New Business Models Challenges to Economic Thinking
The most turbulent international business environment in decades, the globalization process and the major transformations in the social and environmental conditions pressure us into finding new ways to adapt to these rapid shifts. The most important factors that contribute to the development of new business models are the increased role of governments, the greater awareness of companies towards multidimensional risks inherent in change, the need for more efficient scientific solutions for sustainable development and also the emerging power of social media.
The society as investor
Organizations adopt new business models to better cope with: psychological needs, security needs, affiliation needs, and needs to assume the social and communitarian role. Some consider that a business model contributes to a behavioural paradigm shift, provides information and evidence that demonstrate how a business creates and delivers value to customers, outlines the architecture of revenues, costs, and profits associated with the business enterprise and assists new projects in delivering added value. J. Teese said, in this respect, that “the essence of a business model is in defining the manner by which the enterprise delivers value to customers, entices customers to pay for value, and converts those payments to profit. It thus reflects management’s hypothesis about what customers want, how they want it, and how the enterprise can organize to best meet those needs, get paid for doing so, and make a profit”.
Introducing a new business model into an existing market is very challenging and could veer into so-called “disruptive innovation”, which we value less than we should because of our current risk aversion after a prolonged global recession. Based on these assumptions, it is clear that much of the business theory and practice needs to be reconsidered. As such, more and more analysts have acknowledged that every societal actor will be forced to cope with the process of replacing the shareholder/stakeholder distinction with a new framework of though in which society will become an investor of sorts in every business venture. Such a new conceptual framework could be the “Dual-Investor” model of business in which stockowners provide the “specific capital” for business ventures, while society gives the “opportunity capital”.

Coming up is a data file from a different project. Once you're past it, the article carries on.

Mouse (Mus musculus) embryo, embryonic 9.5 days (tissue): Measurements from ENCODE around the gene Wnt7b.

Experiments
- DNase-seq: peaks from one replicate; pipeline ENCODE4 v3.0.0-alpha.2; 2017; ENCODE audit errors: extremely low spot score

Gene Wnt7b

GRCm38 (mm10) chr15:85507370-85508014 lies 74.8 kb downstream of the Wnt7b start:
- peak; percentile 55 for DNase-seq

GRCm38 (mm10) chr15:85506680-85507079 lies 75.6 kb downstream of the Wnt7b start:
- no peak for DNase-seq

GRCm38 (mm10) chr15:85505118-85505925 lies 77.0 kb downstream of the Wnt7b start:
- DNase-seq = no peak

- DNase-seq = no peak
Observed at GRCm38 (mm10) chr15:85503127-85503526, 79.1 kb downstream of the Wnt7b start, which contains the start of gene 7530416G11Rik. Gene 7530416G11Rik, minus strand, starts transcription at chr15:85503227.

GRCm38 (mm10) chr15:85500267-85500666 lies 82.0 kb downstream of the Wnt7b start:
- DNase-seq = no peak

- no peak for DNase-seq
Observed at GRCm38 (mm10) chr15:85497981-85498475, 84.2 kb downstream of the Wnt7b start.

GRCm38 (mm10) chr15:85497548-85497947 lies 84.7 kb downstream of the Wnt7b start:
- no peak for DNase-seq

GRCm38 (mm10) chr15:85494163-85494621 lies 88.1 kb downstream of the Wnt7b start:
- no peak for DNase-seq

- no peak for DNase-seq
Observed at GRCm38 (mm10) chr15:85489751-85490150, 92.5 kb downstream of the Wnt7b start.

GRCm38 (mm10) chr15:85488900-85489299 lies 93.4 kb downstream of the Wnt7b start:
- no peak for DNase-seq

Thinkers in the field of economics need to offer appropriate interpretations to the dichotomies that have shaped our way of thinking about business.
One of these is the public/private dichotomy, reflected in the disagreement between advocates of state intervention in economy and those of functional market forces. Analysts need to rethink strategic goals, the main functions of an organization, tactical means and the most beneficial activities, concepts, and tools.
Another type of dichotomy is that which includes the shareholder/stakeholder correlation based on differences of perceptions between those who emphasize the executive’s duties to shareholders (Milton Friedman) and those who stress the executive’s duties to stakeholders (John Kavanaugh).